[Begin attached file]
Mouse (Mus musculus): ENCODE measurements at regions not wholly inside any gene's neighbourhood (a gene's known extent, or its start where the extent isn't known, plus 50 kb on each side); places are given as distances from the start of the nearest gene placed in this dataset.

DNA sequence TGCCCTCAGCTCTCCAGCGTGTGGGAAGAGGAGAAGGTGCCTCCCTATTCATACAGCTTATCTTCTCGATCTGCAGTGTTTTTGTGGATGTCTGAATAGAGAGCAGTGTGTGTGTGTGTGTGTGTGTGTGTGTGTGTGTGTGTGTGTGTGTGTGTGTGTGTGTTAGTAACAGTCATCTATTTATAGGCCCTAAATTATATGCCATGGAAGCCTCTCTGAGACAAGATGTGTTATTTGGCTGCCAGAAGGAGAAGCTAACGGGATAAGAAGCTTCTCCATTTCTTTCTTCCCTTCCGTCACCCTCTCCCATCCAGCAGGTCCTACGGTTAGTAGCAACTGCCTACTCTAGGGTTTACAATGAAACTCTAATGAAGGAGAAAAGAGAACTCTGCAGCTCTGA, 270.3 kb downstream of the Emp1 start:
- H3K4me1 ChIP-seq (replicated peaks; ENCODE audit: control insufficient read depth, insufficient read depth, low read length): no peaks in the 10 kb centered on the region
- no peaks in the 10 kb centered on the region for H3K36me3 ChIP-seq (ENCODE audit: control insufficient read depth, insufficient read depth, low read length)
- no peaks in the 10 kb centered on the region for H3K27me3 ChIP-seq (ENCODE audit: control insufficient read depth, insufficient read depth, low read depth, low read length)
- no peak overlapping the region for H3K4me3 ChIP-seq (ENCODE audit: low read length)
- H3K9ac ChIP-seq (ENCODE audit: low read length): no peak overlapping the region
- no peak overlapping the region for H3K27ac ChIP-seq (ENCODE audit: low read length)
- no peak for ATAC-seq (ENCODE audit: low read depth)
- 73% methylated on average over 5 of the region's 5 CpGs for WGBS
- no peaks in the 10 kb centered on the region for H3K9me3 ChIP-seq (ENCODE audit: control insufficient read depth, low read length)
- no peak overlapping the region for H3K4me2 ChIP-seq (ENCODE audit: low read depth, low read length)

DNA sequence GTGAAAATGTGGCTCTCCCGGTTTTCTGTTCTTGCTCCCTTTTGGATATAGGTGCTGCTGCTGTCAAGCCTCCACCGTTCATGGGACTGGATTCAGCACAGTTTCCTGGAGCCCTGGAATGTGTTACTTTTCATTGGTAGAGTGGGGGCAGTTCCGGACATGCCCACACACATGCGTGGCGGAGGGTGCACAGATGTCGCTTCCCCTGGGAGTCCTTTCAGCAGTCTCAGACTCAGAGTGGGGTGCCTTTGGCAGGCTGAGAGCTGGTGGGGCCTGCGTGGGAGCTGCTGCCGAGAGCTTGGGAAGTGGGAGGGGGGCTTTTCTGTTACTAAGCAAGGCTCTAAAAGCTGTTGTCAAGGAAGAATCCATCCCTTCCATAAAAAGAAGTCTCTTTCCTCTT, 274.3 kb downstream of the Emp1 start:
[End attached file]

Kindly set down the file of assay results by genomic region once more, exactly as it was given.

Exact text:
Mouse (Mus musculus): ENCODE measurements at regions not wholly inside any gene's neighbourhood (a gene's known extent, or its start where the extent isn't known, plus 50 kb on each side); places are given as distances from the start of the nearest gene placed in this dataset.

DNA sequence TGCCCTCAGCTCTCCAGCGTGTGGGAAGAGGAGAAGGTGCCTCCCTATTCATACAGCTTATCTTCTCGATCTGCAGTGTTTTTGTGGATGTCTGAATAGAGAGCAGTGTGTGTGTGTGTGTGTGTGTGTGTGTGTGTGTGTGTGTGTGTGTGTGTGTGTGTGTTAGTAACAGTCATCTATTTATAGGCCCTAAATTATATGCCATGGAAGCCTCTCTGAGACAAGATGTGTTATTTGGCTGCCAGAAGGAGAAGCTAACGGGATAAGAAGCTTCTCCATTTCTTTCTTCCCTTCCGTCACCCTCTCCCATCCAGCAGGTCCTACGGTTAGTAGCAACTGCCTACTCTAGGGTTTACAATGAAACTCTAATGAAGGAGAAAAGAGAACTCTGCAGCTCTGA, 270.3 kb downstream of the Emp1 start:
- H3K4me1 ChIP-seq (replicated peaks; ENCODE audit: control insufficient read depth, insufficient read depth, low read length): no peaks in the 10 kb centered on the region
- no peaks in the 10 kb centered on the region for H3K36me3 ChIP-seq (ENCODE audit: control insufficient read depth, insufficient read depth, low read length)
- no peaks in the 10 kb centered on the region for H3K27me3 ChIP-seq (ENCODE audit: control insufficient read depth, insufficient read depth, low read depth, low read length)
- no peak overlapping the region for H3K4me3 ChIP-seq (ENCODE audit: low read length)
- H3K9ac ChIP-seq (ENCODE audit: low read length): no peak overlapping the region
- no peak overlapping the region for H3K27ac ChIP-seq (ENCODE audit: low read length)
- no peak for ATAC-seq (ENCODE audit: low read depth)
- 73% methylated on average over 5 of the region's 5 CpGs for WGBS
- no peaks in the 10 kb centered on the region for H3K9me3 ChIP-seq (ENCODE audit: control insufficient read depth, low read length)
- no peak overlapping the region for H3K4me2 ChIP-seq (ENCODE audit: low read depth, low read length)

DNA sequence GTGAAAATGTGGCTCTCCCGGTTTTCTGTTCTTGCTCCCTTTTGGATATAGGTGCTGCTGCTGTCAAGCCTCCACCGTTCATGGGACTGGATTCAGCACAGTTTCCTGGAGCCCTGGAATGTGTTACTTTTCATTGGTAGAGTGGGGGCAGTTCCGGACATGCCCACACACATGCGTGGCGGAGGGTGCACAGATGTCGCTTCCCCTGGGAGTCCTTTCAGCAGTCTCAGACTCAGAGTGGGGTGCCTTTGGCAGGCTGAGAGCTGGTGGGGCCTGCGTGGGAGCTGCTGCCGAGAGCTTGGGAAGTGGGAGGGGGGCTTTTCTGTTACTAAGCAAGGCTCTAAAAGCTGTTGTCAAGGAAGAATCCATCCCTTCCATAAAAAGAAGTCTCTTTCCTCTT, 274.3 kb downstream of the Emp1 start: